It Could Be Worth the Cost to Elevate Your House

A house floats above a pile of sand above water.
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Did you recently find out your house is in a flood zone? If so, a couple things have likely crossed your mind, like how you can protect your home and save on flood insurance. The good news is, one change could potentially do both: elevating your house. For every foot above the base flood elevation (BFE) your house is, you could save hundreds on flood insurance every year. But what is the cost to elevate your house?

The Cost to Elevate Your House In a Flood Zone

Though you could possibly get a discount with an elevation certificate, it could cost between $10,000 to $40,000. However, if you need to raise your house and replace your foundation, it can range between $20,000 to $100,000.

That could serve as a down payment on a home that isn’t in a flood zone. But before you jump to that, consider the long-term benefits. Typically, lifting a house can reduce your insurance premiums by around 30-60% and can increase your home’s resale value by up to 25%. You could also get a loan from FEMA for up to $30,000 to help with the cost of elevating your house. Or, you could look into getting a personal loan from companies like AmOne.

You also would need to consider how long the project would take. It’s possible you may not be able to stay in your house for four to eight weeks. But, knowing how construction often goes, let’s multiply that time by 1.5. You’d get an average expected construction time between six and 12 weeks.

If you’re interested in estimating the cost of raising your house, a simple way is to use the cost per square foot of your home. To just raise your home, expect the cost to fall between $10-$30 per square foot. To lift your house and also replace your foundation, expect around $20-$80 per square foot. So, a 2,000 square-foot home in a presumably expensive area would cost $60,000 to raise alone and $160,000 to raise and replace the foundation.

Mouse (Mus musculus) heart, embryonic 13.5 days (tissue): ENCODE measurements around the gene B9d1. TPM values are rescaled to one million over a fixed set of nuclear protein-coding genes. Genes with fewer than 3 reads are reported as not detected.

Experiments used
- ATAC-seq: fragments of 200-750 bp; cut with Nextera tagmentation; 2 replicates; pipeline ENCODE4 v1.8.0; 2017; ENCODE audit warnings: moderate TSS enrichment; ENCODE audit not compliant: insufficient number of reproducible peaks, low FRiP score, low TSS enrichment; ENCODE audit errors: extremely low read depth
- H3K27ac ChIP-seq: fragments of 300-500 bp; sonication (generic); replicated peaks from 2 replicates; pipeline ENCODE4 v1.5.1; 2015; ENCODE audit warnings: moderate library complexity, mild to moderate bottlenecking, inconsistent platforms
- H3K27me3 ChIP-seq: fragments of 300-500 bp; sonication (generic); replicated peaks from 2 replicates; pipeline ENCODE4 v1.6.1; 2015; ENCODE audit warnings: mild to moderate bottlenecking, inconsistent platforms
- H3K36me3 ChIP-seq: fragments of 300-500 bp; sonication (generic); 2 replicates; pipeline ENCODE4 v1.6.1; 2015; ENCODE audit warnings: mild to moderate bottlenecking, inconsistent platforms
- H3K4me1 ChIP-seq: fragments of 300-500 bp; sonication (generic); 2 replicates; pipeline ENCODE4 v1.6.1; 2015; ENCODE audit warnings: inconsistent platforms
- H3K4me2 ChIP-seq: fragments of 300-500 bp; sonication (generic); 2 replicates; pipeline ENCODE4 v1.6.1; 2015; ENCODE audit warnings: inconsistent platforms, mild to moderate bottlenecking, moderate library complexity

That would be a lot for anyone. If you use the FEMA loan, it can help reduce the costs to $30,000 and $130,000 out of pocket.

Is the Cost of Elevating Your House Worth It?

Next, how can you make a quick determination on whether or not it is worth it to elevate your home? Well, elevating your home will make it a little less likely to disappear in a major hurricane. However, it’s possible to get some hard numbers on what you would expect to save on elevating your house.

First, let’s say your house is in Florida, a reasonably flood-prone state. The average cost of flood insurance in Florida is $645 a year, which comes out to about $54 a month. So, assuming a conservative savings of 30% savings for elevating your home, you could change your Flood Insurance premium to $451.50, which comes out to $37.63 a month.

That means you gain an average savings of $16.12 a month, or $193.50 a year. Which, admittedly, does not seem like a whole lot. But that money could pay for a Netflix subscription. However, it’d probably be wiser to use this freed-up money elsewhere in an emergency fund or investments.

Other Savings Possibilities

On the flipside, let’s say you got lucky and pay $60,000 to raise your 2,000-square-foot home. With the savings you get up front, it would take 3,722 months to break even. Or 310 years.

However, let’s assume your house is valued at $400,000. If we assume the elevation improvements increase your real estate value by 25%, that would make your home valued at $500,000. In that case, when you sell your house, you are essentially getting a steal of a real estate increase. Just that assumption alone means you made $40,0000 on your $60,000 cost. You can also assume the value of your home would increase over time, which will result in an even better deal.

So, while the cost to elevate your house doesn’t sound great at first, the value is in protecting your home and adding equity to it for later. There is, of course, value in not worrying about waking up to your house floating somewhere in the middle of the ocean.

Dennis is a civil engineer and freelance writer with a passion for personal finance.